Exit Sign Codes and Requirements

What are the requirements around illuminated exit signs? Who wrote the safety codes we follow in the United States, and what are they?

Before 1994, most building codes in the United States were determined by geographic region. One group, the Building Officials Code Administrators International, made the codes which were followed by architects, builders, and building owners on the East Coast and some of the Midwest; another, the Southern Building Code Congress International, was used in the Southeast; and yet another, the International Conference of Building Officials, was responsible for the West Coast and the rest of the Midwest. However, these groups merged in 1994 to create the International Code Council, or ICC, to develop codes and regulations that would go into effect across the country.

Despite being called the “International Code Council,” the ICC is a United States-based organization, whose policies are mostly adopted only in the US. One of the many documents which the ICC publishes is called the “International Building Code,” or IBC. Section 1011 of the IBC is where all of the regulations and codes surrounding illuminated exit signs are. IBC Section 1011 Exit Signs are those which are compliant with all of the rules laid out in the IBC.

What are the rules that IBC Compliant Exit Signs are required to follow? It is important to note that the specific policies change depending on which state or territory your building is in. However, some general guidelines apply across all states and territories which have adopted the IBC.

Our page explaining our photoluminescent illuminated exit sign technology also goes into some detail about what IBC Section 1011 requires, and the entire regulation is available at the International Code Council’s website. In short, illuminated exit signs are required when the way out of a building or room is not immediately clear to those within the space. As IBC Section 1011.1 says, “The path of egress travel to exits and within exits shall be marked by readily visible exit signs to clearly indicate the direction of egress travel in cases where the exit or the path of egress travel is not immediately visible to the occupants. Intervening means of egress doors within exits shall be marked by exit signs.”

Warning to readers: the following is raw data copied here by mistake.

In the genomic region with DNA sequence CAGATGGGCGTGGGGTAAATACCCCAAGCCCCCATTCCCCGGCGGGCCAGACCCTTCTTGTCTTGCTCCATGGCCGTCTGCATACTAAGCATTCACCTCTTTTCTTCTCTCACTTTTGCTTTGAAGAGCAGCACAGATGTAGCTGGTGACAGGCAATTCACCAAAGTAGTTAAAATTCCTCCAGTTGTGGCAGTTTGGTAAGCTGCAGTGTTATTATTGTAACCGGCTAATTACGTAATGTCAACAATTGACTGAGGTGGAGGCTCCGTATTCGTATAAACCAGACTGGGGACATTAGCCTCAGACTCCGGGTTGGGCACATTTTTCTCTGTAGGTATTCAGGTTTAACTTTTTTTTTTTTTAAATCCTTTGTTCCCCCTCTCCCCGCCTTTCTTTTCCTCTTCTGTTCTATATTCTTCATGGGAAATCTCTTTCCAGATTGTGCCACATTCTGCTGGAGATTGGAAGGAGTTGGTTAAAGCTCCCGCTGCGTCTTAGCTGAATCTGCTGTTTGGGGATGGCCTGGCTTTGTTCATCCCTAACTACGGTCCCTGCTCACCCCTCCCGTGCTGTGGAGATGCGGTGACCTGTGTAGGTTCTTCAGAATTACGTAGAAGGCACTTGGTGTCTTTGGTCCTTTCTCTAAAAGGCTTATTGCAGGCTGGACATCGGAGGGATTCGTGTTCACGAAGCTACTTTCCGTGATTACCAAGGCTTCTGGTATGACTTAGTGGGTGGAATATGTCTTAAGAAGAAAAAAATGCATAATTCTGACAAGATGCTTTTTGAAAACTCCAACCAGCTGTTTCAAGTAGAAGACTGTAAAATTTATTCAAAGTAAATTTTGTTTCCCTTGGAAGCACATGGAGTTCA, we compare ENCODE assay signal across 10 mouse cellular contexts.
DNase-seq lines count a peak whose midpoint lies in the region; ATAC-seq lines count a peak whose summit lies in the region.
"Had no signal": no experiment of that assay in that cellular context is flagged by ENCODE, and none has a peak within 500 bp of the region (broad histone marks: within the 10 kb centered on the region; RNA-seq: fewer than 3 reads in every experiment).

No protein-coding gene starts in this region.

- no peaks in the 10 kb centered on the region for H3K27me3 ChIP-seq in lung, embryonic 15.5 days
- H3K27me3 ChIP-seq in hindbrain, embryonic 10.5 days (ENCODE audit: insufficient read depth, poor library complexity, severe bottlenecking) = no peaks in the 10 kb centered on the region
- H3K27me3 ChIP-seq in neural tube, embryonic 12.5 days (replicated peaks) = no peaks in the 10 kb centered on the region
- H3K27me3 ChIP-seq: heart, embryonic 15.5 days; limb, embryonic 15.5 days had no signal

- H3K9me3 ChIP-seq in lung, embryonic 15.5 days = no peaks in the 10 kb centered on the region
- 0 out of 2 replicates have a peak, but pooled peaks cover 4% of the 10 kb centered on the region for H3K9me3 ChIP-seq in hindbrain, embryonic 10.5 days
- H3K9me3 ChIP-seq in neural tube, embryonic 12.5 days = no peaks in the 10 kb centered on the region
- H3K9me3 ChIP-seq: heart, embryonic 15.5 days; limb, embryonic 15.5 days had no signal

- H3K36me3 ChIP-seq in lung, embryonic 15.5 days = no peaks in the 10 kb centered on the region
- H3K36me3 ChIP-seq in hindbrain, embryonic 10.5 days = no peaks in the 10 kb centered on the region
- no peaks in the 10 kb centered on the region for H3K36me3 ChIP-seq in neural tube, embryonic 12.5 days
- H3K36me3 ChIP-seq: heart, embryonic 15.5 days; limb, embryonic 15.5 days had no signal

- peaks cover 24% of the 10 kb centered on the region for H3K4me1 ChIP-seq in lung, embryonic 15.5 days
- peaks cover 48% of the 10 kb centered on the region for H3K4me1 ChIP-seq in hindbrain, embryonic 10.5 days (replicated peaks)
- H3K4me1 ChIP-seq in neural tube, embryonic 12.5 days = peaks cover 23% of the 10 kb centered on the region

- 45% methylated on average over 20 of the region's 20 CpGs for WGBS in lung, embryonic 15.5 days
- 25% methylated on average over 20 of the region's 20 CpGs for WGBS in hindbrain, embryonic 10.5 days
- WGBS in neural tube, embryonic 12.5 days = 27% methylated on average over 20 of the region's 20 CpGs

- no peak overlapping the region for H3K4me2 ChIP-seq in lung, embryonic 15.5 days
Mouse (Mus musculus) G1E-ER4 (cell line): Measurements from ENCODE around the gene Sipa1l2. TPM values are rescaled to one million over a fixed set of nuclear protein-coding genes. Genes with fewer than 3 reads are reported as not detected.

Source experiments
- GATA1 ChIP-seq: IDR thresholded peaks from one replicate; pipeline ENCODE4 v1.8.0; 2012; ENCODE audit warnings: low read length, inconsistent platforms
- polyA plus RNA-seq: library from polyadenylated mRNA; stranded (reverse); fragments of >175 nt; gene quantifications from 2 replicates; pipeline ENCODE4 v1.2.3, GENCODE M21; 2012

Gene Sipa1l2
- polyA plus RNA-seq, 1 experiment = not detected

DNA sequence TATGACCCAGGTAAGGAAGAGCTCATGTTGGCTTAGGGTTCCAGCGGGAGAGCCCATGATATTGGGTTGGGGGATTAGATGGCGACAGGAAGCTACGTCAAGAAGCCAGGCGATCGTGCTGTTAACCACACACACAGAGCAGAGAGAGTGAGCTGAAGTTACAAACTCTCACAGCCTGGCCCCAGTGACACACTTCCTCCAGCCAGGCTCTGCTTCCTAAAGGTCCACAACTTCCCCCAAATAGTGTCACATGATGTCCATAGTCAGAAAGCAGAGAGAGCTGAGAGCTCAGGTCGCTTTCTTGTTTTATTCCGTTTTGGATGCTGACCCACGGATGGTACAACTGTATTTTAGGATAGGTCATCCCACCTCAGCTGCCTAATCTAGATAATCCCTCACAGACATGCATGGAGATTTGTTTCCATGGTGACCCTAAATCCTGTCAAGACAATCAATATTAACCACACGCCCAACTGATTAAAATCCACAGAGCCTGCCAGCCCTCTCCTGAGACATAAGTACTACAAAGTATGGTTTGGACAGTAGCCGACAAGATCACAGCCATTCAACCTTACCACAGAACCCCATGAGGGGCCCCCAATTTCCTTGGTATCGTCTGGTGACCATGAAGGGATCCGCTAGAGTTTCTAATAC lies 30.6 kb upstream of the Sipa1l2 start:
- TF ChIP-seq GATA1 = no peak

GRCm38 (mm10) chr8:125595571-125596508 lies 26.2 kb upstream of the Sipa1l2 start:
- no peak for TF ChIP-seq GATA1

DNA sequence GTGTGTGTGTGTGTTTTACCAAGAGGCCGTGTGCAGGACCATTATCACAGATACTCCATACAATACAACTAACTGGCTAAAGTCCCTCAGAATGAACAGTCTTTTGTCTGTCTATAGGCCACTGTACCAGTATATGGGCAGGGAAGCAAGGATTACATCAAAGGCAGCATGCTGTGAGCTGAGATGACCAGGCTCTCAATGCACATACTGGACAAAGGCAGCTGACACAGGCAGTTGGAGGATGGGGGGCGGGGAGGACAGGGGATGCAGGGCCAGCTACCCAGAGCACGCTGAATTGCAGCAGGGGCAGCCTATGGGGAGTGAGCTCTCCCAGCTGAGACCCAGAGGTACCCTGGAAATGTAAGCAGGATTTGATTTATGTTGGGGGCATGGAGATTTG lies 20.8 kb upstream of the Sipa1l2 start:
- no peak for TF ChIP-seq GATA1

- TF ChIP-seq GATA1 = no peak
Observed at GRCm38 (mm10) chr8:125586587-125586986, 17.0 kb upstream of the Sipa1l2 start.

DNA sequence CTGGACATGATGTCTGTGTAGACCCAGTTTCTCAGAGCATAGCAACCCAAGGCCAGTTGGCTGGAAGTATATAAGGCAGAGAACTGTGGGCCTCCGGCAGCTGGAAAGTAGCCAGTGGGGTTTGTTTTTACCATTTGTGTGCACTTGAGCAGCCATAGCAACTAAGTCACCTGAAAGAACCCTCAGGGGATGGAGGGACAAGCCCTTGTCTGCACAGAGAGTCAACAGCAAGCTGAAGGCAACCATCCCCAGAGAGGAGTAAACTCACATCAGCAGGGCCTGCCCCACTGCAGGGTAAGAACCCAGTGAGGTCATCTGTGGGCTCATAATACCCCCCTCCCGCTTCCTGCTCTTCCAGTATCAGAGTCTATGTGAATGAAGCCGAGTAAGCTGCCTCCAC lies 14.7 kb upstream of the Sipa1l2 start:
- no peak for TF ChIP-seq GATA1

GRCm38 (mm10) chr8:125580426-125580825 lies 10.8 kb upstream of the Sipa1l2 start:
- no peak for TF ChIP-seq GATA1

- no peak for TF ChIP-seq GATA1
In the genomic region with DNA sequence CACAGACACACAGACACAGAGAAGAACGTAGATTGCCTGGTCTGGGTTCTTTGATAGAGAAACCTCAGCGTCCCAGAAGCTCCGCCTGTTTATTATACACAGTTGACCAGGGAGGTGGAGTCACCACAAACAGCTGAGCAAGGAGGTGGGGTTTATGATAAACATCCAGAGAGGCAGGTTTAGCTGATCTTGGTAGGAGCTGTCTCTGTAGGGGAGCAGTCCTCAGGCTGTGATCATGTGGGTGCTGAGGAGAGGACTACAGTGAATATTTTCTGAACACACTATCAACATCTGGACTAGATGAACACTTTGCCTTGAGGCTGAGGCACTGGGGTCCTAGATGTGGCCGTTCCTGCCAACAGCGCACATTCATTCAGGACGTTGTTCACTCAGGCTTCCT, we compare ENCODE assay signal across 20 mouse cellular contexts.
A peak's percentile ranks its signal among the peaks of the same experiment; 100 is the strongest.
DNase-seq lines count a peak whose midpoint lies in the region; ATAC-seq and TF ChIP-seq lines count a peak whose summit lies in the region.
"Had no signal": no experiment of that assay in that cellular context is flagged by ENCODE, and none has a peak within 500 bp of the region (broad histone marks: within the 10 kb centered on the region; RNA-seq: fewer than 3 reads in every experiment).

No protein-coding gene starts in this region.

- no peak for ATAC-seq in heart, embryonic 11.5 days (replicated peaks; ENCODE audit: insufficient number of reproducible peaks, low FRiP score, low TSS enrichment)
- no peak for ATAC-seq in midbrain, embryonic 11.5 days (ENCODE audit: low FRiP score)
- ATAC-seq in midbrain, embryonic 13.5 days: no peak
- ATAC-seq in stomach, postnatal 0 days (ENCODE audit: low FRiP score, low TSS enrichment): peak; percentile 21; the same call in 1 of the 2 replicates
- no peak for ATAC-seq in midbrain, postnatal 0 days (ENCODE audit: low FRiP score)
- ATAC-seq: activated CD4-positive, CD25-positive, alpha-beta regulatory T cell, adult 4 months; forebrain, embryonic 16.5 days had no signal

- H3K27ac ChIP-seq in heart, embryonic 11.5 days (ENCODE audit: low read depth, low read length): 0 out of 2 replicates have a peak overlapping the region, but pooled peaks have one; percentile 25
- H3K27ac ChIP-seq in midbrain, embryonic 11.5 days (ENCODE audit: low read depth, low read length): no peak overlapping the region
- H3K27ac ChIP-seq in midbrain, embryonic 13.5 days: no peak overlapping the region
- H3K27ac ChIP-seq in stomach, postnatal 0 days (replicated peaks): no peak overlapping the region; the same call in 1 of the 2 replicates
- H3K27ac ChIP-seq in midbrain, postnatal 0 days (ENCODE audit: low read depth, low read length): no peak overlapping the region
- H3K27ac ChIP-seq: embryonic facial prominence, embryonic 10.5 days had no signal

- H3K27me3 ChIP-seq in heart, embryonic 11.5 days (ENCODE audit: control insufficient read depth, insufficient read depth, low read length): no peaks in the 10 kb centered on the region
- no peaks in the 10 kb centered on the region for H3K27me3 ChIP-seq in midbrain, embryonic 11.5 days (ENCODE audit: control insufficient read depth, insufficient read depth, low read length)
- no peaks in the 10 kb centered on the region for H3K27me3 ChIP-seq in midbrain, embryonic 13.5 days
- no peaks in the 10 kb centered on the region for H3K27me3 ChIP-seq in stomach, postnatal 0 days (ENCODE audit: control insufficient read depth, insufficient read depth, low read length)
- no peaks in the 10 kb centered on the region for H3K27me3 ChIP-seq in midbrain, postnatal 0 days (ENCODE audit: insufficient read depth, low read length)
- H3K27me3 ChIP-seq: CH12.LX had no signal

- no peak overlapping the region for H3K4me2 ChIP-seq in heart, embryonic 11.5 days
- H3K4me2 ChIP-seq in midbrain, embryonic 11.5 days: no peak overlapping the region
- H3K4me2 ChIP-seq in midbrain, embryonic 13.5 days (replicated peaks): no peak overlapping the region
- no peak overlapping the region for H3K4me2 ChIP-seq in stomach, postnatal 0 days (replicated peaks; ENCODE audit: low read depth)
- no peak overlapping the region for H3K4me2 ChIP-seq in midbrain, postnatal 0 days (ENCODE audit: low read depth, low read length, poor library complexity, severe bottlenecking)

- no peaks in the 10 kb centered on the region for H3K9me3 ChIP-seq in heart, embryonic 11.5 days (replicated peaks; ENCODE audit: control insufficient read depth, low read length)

While, as Slate magazine reports, the red-letter EXIT sign which is so ubiquitous in the United States is controversial internationally, large red letters reading “EXIT” are required on every illuminated exit sign in the United States. IBC Section 1011 Exit Signs must follow explicit guidelines around the size and style of the lettering. In addition to the fact that the word must “have plainly legible letters not less than 6 inches (152 mm) high with the principal strokes of the letters not less than ¾ inch (19.1 mm) wide,” IBC Section 1011 mandates that “the word ‘EXIT’ shall be in high contrast with the background and shall be clearly discernible when the means of exit sign illumination is or is not energized.”

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